Controls sought for nicotine-free e-cigarettes | South China Morning Post
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  • Feb 28, 2015
  • Updated: 5:04am

Controls sought for nicotine-free e-cigarettes

PUBLISHED : Tuesday, 03 May, 2011, 12:00am
UPDATED : Tuesday, 03 May, 2011, 12:00am

Doctors are calling for regulation of electronic cigarettes that do not contain nicotine, saying they can lure the young to take up the real thing.

The nicotine-free devices, through which users inhale flavoured water vapour, have been available overseas for some time and were introduced to Hong Kong last month by local company Shortcut.

The company says about 60 packs - marketed as 'Mild Cigarette' - are sold each day, and about 30 per cent of its customers are non-smokers.

'What you are blowing is just water vapour with fragrance. It will not get you addicted,' Shortcut marketing manager Alex Mok Ho-chun said.

'We are quite surprised that it has attracted non-smokers, especially the girls. But apparently they feel that it is fun.'

Electronic cigarettes containing nicotine come under the jurisdiction of the Department of Health because they are classified as medication, but those without nicotine do not need to be registered and can be sold freely.

University of Hong Kong school of nursing director Professor Sophia Chan Siu-chee, who has headed programmes to help young people quit smoking, said the Shortcut product was 'a bad influence and a gimmick' that could lead young people to take up smoking. 'This is certainly a loophole. Even though the product looks non-toxic, it may attract young people to try real cigarettes,' she said.

The government should consider monitoring these products, and even if that was not possible, it should allocate more resources to public education, she said. 'We should let young people know that smoking is no longer a socially acceptable behaviour.'

University of Hong Kong school of public health assistant professor Dr Daniel Ho Sai-yin said there was no good evidence that e-cigarettes were safe to use. Also, nicotine had been detected in some products that claimed to be nicotine-free.

'The government should regulate these products, otherwise these products may undermine current tobacco control efforts,' he said.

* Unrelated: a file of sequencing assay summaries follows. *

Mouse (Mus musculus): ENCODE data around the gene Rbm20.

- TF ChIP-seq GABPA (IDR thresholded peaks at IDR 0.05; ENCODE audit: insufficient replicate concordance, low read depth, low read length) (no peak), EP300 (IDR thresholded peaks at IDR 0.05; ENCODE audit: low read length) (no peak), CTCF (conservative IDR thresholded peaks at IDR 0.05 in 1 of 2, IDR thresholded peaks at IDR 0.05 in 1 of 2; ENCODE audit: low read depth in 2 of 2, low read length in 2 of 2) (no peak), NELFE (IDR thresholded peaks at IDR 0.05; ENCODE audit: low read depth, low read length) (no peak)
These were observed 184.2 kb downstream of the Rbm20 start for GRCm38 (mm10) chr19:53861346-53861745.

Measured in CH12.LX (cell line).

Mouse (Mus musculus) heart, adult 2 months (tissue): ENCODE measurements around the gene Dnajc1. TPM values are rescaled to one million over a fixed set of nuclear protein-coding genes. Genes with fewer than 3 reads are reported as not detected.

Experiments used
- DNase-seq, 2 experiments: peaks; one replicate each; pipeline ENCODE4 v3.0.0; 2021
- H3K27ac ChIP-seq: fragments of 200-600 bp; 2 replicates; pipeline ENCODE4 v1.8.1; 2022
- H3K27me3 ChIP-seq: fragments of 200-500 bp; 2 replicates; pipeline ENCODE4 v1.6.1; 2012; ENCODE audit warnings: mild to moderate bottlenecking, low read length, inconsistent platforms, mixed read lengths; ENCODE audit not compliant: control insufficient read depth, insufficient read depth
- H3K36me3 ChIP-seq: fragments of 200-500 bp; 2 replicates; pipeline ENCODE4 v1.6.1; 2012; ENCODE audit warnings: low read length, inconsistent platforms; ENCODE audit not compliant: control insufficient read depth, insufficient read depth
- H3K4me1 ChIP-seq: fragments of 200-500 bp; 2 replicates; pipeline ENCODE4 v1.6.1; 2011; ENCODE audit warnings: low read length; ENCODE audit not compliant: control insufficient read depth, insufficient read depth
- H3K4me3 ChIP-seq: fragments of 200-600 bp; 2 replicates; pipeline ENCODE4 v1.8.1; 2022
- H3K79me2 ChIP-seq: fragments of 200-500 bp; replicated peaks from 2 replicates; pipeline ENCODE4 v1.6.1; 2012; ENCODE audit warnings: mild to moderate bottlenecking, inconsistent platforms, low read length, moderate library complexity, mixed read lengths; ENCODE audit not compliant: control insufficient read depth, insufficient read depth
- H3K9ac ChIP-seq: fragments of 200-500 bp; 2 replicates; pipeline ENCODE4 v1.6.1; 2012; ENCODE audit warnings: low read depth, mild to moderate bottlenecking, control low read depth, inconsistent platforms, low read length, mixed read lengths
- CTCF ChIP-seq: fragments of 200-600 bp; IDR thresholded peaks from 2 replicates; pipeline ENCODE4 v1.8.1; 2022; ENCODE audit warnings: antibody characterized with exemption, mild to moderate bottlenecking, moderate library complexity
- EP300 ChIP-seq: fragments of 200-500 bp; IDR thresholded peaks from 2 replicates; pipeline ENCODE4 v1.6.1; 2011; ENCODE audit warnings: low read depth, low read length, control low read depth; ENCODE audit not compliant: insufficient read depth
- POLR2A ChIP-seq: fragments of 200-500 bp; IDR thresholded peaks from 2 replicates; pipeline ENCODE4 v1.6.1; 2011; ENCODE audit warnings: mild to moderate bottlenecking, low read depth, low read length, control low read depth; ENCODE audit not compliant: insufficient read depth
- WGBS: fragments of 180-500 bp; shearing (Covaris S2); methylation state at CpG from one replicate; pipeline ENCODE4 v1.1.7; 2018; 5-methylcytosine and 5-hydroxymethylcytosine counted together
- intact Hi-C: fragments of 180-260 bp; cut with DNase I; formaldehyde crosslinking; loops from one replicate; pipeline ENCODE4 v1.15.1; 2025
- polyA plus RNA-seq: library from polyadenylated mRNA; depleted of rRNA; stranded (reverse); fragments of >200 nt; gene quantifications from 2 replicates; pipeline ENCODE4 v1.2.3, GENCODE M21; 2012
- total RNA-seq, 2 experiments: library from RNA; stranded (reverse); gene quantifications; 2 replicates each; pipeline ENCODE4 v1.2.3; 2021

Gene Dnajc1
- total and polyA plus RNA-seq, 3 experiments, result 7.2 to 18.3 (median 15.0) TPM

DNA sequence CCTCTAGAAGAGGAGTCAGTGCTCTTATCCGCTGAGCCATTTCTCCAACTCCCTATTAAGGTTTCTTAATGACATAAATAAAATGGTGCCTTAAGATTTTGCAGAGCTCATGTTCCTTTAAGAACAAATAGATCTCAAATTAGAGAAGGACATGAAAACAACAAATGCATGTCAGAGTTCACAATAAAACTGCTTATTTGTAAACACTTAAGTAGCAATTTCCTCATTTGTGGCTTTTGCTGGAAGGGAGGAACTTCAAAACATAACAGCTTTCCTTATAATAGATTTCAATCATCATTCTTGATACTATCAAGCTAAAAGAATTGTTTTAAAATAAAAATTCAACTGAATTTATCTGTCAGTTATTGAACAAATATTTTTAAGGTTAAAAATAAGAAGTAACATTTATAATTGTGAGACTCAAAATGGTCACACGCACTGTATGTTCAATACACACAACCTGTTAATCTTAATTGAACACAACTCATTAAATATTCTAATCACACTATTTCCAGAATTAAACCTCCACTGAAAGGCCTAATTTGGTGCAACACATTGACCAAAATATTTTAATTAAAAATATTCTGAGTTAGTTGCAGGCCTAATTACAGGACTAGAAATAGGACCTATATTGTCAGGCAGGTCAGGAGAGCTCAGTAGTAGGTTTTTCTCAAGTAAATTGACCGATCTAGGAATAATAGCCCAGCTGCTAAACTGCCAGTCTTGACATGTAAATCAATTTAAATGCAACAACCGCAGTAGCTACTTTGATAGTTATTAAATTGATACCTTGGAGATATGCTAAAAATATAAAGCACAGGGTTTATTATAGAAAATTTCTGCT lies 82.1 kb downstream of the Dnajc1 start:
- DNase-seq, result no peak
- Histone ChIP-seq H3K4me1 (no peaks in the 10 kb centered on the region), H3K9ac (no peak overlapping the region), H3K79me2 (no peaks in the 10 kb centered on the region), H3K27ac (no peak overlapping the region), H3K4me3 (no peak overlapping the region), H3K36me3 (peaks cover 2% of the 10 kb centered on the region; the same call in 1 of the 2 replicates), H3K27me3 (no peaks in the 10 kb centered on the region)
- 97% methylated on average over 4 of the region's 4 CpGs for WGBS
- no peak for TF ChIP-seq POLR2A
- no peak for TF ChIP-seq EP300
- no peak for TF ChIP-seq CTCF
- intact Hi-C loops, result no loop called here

Mok said that after tobacco tax was increased by 41.5 per cent in February, smoking had become so expensive that some smokers had to cut down on their habit. 'Our product can make them feel like they are smoking and it does not give off a bad odour as real cigarettes do,' he said.

E-cigarettes cost HK$200 a pack. There are 10 flavours, including chocolate, strawberry and tobacco. Customers get a mouthpiece and 11 flavoured cartridges that Shortcut says can provide about 1,000 puffs.

A Department of Health spokeswoman said: 'Products that do not contain nicotine are not under the purview of the department.'

Smoke signals

Electronic cigarettes are battery-powered devices which produce water vapour rather than cigarette smoke

Inside an e-cigarette

Vaporising chamber

When a user inhales, a sensor detects air flow and starts the heating process which creates vapour to be inhaled

Refill cartridge

Contains propylene glycol, water, any flavourings and optional levels of nicotine

Indicator light

LED light flashes when user inhales, simulating the burn of a real cigarette

Battery

Rechargeable

Atomiser

Provides the heat to create the vapour

Mouthpiece

A small hole in the end of the inhaler replaces the usual cigarette filter

SOURCES: US FOOD AND DRUG ADMINISTRATION, NJOY

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